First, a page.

Pandemic
Society 19/03/2021

Mobility outside the region, a litmus test for the pandemic

Experts urge not to burst cohabitation bubbles in order to avoid a fourth wave

4 min
Control of the Mossos at the Trinity Knot, in Barcelona

Santa Coloma de Gramenet"The epidemiological situation is not good, we have a thousand cases a day, which is a lot for the system, but we are not at the peak of a new wave. Now we can do more things than a few weeks ago after three months of sacrifices, but always in a responsible way", diagnoses the physicist and researcher of the Computational Biology and Complex Systems Group (Biocom- SC) of the UPC, Clara Prats. And within this desired and prudent behavior she highlights responsible mobility only with the cohabitation bubble, and, in case meetings with someone from another group areheld, they should be outdoors, with a mask and without undergoing risky activities, such as meals and overnight stays.

The Government foresees that 930,000 vehicles will move on Friday from the metropolitan area of Barcelona taking advantage of the fact that it is the first weekend without regional lockdown for cohabitation bubbles. Bookings of holiday homes and the sales of ski passes have shot up in spite of the bad meteorological forecasts, which is why the sanitary authorities ask the population to be very diligent and prudent.

Extreme caution is not a request that can be taken lightly: the Catalan epidemiological situation is unstable and the shake-up of the indicators that has occurred in recent days could precede an increase in infections. It will depend on the population, Prats insists, whether this growth will be unbridled and cause a fourth wave or whether it will be a controllable increase, within the normality of the easing of restrictions.

"If a small part of the population generates a few secondary cases, because it is infected and does not reduce social interaction, but increases it this weekend, the next few days transmission will grow and we will be at risk of suffering a fourth wave", warns the epidemiologist and president of the Tuberculosis Research Unit of Barcelona (UiTB), Joan Caylà.

The message from the experts is clear: this weekend can contribute to destabilise the epidemiological situation in Catalonia and we must be more careful than ever. The rise of the curve is very easily triggered and in a matter of days it can do much damage, says Caylà. On the other hand, experience shows that turning it back is not so easy. A false step spoils the work and the milestones achieved after many weeks and great social, economic and emotional sacrifices.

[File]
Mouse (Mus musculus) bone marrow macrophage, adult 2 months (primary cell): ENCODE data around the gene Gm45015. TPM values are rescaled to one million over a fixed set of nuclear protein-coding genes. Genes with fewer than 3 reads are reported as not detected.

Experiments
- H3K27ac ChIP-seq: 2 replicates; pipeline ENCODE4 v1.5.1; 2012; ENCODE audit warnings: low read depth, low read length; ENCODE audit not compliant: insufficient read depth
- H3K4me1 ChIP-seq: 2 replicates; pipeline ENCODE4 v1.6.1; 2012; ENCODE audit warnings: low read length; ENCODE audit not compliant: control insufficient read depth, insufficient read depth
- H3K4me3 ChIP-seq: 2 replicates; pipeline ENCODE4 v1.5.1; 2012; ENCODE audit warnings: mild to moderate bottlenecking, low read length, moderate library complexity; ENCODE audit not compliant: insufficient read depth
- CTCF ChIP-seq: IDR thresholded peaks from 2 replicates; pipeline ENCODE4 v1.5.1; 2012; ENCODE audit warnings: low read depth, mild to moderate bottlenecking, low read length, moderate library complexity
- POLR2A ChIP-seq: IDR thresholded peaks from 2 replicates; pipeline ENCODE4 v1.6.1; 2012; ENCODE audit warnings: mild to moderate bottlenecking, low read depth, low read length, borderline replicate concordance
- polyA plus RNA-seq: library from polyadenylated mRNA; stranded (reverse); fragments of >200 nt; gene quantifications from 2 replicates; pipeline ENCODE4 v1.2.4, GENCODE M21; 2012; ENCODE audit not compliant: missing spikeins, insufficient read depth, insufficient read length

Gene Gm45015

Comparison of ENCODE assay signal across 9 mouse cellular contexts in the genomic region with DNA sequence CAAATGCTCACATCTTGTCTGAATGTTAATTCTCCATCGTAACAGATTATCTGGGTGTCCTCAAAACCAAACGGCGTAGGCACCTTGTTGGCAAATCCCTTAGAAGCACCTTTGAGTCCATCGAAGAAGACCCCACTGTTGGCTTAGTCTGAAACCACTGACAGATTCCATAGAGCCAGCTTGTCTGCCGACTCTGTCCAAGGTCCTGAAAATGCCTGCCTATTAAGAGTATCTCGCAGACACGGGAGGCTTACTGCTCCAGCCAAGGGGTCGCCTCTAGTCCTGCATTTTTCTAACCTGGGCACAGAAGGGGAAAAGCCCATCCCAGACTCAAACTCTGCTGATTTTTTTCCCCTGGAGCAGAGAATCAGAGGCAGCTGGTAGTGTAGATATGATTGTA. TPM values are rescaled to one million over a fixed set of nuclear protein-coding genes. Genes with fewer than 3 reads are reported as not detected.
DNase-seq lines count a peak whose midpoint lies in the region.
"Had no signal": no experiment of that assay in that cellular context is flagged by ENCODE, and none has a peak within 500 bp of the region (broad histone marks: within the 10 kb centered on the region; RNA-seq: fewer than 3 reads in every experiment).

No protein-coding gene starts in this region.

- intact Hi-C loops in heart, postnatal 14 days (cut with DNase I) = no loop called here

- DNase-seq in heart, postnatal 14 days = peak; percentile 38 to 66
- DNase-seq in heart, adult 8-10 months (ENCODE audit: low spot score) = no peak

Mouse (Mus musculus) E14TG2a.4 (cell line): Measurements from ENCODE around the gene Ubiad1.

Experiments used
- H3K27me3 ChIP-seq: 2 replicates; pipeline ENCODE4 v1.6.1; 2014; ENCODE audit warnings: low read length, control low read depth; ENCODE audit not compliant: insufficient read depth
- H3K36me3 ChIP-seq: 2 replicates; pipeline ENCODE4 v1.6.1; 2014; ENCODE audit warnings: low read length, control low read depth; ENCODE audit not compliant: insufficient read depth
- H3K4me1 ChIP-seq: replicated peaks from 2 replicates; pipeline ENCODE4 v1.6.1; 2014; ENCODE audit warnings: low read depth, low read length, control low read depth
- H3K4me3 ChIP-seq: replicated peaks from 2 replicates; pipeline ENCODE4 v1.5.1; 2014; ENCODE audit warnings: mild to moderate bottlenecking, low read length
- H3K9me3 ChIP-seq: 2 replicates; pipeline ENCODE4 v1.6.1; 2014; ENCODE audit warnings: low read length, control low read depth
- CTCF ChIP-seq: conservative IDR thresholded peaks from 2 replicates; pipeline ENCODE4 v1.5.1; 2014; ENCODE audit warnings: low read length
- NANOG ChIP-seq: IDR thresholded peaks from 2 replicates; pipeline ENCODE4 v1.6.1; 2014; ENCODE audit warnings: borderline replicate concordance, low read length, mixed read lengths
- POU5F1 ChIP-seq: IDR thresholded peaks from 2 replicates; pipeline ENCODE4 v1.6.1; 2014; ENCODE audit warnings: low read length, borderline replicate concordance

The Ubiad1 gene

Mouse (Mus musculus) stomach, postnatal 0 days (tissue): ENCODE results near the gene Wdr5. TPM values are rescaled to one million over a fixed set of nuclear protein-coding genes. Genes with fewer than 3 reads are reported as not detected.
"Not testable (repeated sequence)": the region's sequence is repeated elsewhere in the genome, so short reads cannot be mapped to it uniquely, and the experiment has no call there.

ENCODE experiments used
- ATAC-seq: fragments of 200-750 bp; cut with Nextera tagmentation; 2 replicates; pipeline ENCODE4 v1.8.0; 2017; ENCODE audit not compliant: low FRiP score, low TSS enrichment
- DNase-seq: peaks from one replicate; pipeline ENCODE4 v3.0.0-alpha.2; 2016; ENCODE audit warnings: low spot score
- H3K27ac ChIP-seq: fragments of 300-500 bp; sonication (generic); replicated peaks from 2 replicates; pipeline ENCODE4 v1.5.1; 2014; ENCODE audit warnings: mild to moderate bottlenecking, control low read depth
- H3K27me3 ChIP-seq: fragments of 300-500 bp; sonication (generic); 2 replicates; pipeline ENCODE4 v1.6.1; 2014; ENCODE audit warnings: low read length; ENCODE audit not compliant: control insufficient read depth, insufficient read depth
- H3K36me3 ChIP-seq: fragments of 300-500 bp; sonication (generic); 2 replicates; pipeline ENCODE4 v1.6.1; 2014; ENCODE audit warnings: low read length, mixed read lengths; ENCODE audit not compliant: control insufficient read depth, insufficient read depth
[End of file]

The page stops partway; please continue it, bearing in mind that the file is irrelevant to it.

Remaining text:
Currently, the Alt Pirineu and Aran is the region with the highest cumulative incidence of fourteen days, with 402 cases per 100,000 inhabitants, but also the one that is expected to receive more visitors this weekend and, according to tourist reservations, all Easter. In Cerdanya, for example, hoteliers expect to exceed 50% occupancy between now and Sunday, figures similar to those of a winter weekend before the pandemic.

"People want to go out, it's normal, but we have to be aware that it is not appropriate to go with friends to the beach or the mountains and you can not hold meetings without a mask", explains Caylà, who insists on the importance of moving only with the same bubble and following all the recommendations. "Surely 90% of the population will do well, but 10% complicates everything for us. Reopenings only work when everyone complies 100% and this doesn't happen".

Changes in the curve

The decline in the contagion curve has slowed and Prats doubts whether the stagnation of the indicators will be temporary, as happened three weeks ago, or if it is the sign of a new increase. "With the context of more mobility and Easter coming up close, it is unlikely that we will resume a sustained decline as we have experienced so far", she admits. When the curve slows down, three things can happen: it can go down again -although it is unlikely-, stay at the same values or go up. "It looks like we will have a new growth, but we hope it will be gentle and that we can control it quickly".

The infection rate, or R number, which measures the speed at which the virus spreads, is already above the threshold of 1 and the pandemic has therefore entered the expansion phase. Once again, each positive person infects another person - the chains of transmission are not being cut sufficiently - and there are more infections, more transmission and more risk of epidemic decontrol. The optimal situation would require this figure to be between 0.5 and 0.8. In addition, the fact that hospitals are still very full - there are 1,427 admitted and 406 critical patients - further aggravates the scenario of the coming weeks: the Health Department warns that a fourth wave would now fill the intensive care units (ICU) with 800 patients.

The other indicators remain fairly stable, such as the EPG and the positivity rate, which remains below the 5% set by the World Health Organization (WHO). "Every week that we can beat the fourth wave we will have fewer deaths. With the vaccines, moreover, we will soon see a reduction in mortality and serious cases, because there is more fragile population protected", explains the biophysicist, who stresses that in the event of a fourth wave it would not affect care homes. The problem, says Prat, is that those over 80 years old are not yet fully protected and could become seriously ill and die. And hospitals will again receive an avalanche of patients between 50 and 70 years, which are those who really occupy the ICU. What happens these days, as always, will mark the immediate future of the country.

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